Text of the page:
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Afghan Taleban leader says committed to deal with US

[KABUL] The leader of the Taleban said on Wednesday that the militants were committed to a landmark deal with the US, despite being accused of carrying out thousands of attacks in Afghanistan since it was signed.

In a rare message released ahead of the end of the Islamic holy month of Ramadan next week, Haibatullah Akhundzada urged Washington "not to waste" the opportunity offered by the deal to end America's longest war.

"The Islamic Emirate is committed to the agreement... and urges the other side to honour its own commitments and not allow this critical opportunity to go to waste," Akhundzada said in a statement, using the Taliban's name for Afghanistan.

After months of negotiations, the Taleban and US signed a deal in February which stipulates Washington will withdraw all troops from Afghanistan by next year in return for security guarantees.

"I urge American officials to not afford anyone the opportunity to obstruct, delay and ultimately derail this internationally recognised bilateral agreement," the reclusive leader said.

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Zalmay Khalilzad, the US envoy who brokered the deal, said he heard a similar "commitment to the agreement" as he met with the Taleban's chief negotiator Mullah Baradar in Qatar.

"On violence, I told the Talibs violence by all sides must fall. Innocent Afghans have borne far too much and for too long the costs of this war," he wrote on Twitter.

Khalilzad, however, has earlier said that Taleban attacks on Afghan government forces outside of cities do not violate the agreement under which US troops are withdrawing.

PLEDGING RIGHTS FOR WOMEN 

Akhundzada hails from the Taleban's traditional bastion of Kandahar, and was appointed head of the group after a US drone strike killed his predecessor, Mullah Akhtar Mansour, in 2016.

Mansour had succeeded Mullah Omar, the one-eyed warrior-cleric who founded the group.

Akhundzada is a hardline religious scholar and a former head of the Taleban court system.

He outlined the political system he envisaged for Afghanistan after the exit of foreign troops.

"The objectives of our jihad... are freedom of our country and to establish an Islamic system," he said.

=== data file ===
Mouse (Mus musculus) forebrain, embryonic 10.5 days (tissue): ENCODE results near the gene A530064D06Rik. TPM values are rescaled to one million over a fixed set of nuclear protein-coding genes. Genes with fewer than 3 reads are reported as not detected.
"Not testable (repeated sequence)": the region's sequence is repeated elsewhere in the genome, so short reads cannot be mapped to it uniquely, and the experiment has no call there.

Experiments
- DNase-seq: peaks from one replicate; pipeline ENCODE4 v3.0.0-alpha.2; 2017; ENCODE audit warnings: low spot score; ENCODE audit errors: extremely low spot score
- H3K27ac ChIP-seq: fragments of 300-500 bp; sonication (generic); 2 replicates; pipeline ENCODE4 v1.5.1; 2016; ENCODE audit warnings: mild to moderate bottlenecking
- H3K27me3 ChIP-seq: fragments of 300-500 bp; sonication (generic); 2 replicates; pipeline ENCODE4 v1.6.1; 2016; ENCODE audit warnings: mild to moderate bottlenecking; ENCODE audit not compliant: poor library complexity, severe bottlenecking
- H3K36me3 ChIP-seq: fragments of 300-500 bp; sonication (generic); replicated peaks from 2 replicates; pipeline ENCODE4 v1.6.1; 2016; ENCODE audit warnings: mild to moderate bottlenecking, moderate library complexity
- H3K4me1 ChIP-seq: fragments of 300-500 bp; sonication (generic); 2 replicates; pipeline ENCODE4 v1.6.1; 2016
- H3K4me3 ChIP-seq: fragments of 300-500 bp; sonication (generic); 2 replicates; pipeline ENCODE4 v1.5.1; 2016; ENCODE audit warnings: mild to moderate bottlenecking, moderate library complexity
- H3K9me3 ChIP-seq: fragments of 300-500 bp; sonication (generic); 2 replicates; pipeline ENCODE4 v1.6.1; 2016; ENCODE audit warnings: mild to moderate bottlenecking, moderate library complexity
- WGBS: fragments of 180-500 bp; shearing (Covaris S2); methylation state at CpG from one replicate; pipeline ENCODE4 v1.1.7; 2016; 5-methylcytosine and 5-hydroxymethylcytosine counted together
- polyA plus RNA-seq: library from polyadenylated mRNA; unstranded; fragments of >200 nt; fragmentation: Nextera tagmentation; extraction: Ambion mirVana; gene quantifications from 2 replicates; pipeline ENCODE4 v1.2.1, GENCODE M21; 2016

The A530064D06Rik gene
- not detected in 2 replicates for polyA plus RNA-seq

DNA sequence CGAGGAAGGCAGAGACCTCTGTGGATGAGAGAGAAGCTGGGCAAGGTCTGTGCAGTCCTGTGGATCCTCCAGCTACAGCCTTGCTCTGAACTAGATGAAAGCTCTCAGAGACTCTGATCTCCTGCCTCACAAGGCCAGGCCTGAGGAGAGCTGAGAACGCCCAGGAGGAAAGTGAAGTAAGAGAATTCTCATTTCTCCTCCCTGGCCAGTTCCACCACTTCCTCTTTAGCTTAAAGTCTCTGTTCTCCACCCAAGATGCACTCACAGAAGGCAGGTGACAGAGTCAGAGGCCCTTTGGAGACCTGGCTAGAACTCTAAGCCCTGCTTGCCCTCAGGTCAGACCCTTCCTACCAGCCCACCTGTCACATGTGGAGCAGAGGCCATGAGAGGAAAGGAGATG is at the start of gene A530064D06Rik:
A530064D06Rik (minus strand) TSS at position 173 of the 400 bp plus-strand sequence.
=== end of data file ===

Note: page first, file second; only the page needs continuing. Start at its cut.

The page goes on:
"Every male and female member of society shall be given their due rights."

The problem is the Taleban's interpretation of Islam and the rights it provides for.

During their previous rule in 1990s, the Taleban had implemented harsh Islamic punishments like public executions and amputations.

Men were forced to grow beards and women had to be fully covered when they were allowed outside. The extremists had also banned girls from school.

EMBOLDENED MILITANTS 

US President Donald Trump's administration has made it a priority to end America's war in Afghanistan.

The US-Taleban deal is also aimed at paving the way for the insurgents to hold direct peace talks with Kabul.

In a bid to ease the withdrawal of foreign forces, US officials have been pushing militant and government leaders to begin those negotiations.

The talks have stumbled, but the Afghan government was strengthened over the weekend by the announcement of a power-sharing deal between President Ashraf Ghani and his former chief executive Abdullah Abdullah, who will lead negotiations with the Taleban.

Khalilzad arrived in Kabul on Wednesday and met Mr Ghani in a bid to push the Afghan peace process forward.

The pair discussed the importance of "a ceasefire or reduction in violence before the start of direct talks," Ghani's office said.

Analysts say the Taleban have been emboldened by the deal with the US, and Afghan government officials have reported more than 3,800 attacks since it was signed, killing 420 civilians and wounding 906.

On an especially horrific day last week, gunmen raided a maternity hospital, killing dozens including mothers and infants, and carried out a suicide bombing at a funeral.

The Taleban denied involvement in the attacks, but President Ghani blamed them and the Islamic State (IS) group for the bloodshed.

The US said it believed IS was involved and hoping to scuttle peace moves.

Following the recent attacks the government ordered security forces to switch to an "offensive" posture against the Taleban.

The Taleban responded by vowing to increase attacks against government forces.

The United Nations has warned that the spike in violence has caused increased civilian casualties.

AFP

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